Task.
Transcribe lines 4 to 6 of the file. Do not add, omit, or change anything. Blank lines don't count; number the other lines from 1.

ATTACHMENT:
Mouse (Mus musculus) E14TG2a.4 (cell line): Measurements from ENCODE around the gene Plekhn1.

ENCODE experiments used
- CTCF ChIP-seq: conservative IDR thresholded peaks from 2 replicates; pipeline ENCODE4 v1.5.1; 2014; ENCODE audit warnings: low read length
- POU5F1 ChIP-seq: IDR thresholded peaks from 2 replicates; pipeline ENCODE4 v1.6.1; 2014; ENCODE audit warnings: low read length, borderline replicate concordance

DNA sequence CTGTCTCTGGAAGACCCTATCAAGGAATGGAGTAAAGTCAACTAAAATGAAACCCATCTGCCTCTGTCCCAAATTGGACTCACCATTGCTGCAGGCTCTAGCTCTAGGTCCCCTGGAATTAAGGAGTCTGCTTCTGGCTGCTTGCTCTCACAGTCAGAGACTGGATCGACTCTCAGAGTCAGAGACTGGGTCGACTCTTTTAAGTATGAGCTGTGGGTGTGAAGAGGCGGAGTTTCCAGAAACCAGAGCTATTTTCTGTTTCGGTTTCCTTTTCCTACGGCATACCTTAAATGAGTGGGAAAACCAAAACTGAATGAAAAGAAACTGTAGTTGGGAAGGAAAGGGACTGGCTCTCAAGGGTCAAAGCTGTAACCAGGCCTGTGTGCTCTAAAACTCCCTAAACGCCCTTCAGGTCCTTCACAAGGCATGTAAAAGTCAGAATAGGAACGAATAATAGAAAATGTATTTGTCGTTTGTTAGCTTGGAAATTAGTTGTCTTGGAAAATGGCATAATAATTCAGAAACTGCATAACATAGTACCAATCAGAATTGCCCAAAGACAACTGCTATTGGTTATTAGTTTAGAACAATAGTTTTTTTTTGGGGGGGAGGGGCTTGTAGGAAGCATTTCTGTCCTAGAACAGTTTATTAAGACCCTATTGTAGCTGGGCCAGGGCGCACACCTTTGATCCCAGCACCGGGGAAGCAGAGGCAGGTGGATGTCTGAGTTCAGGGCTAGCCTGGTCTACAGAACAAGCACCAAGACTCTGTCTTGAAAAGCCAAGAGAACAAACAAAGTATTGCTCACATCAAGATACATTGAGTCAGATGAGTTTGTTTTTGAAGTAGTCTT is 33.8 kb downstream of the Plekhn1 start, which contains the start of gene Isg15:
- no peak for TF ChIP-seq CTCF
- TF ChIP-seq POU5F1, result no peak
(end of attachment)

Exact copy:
- POU5F1 ChIP-seq: IDR thresholded peaks from 2 replicates; pipeline ENCODE4 v1.6.1; 2014; ENCODE audit warnings: low read length, borderline replicate concordance

DNA sequence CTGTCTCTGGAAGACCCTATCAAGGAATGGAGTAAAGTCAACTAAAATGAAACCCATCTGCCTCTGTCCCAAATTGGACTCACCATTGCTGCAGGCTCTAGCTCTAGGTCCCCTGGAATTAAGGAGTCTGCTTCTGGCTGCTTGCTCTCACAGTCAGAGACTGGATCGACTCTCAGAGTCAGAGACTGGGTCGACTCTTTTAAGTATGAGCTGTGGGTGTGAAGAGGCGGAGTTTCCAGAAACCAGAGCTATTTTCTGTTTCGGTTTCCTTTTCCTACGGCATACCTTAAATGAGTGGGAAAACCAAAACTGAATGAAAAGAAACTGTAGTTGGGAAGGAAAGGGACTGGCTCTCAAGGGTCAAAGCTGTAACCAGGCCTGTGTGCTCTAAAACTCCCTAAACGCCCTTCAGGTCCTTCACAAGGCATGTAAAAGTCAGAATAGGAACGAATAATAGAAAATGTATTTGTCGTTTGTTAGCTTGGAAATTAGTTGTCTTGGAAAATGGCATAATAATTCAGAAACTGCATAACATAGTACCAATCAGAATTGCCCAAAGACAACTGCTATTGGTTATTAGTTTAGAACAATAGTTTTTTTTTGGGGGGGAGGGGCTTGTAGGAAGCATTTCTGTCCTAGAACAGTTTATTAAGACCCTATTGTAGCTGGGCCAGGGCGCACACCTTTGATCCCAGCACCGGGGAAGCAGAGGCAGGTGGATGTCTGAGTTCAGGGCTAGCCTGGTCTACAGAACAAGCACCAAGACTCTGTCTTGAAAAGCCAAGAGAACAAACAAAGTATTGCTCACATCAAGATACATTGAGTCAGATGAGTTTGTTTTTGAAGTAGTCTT is 33.8 kb downstream of the Plekhn1 start, which contains the start of gene Isg15:
- no peak for TF ChIP-seq CTCF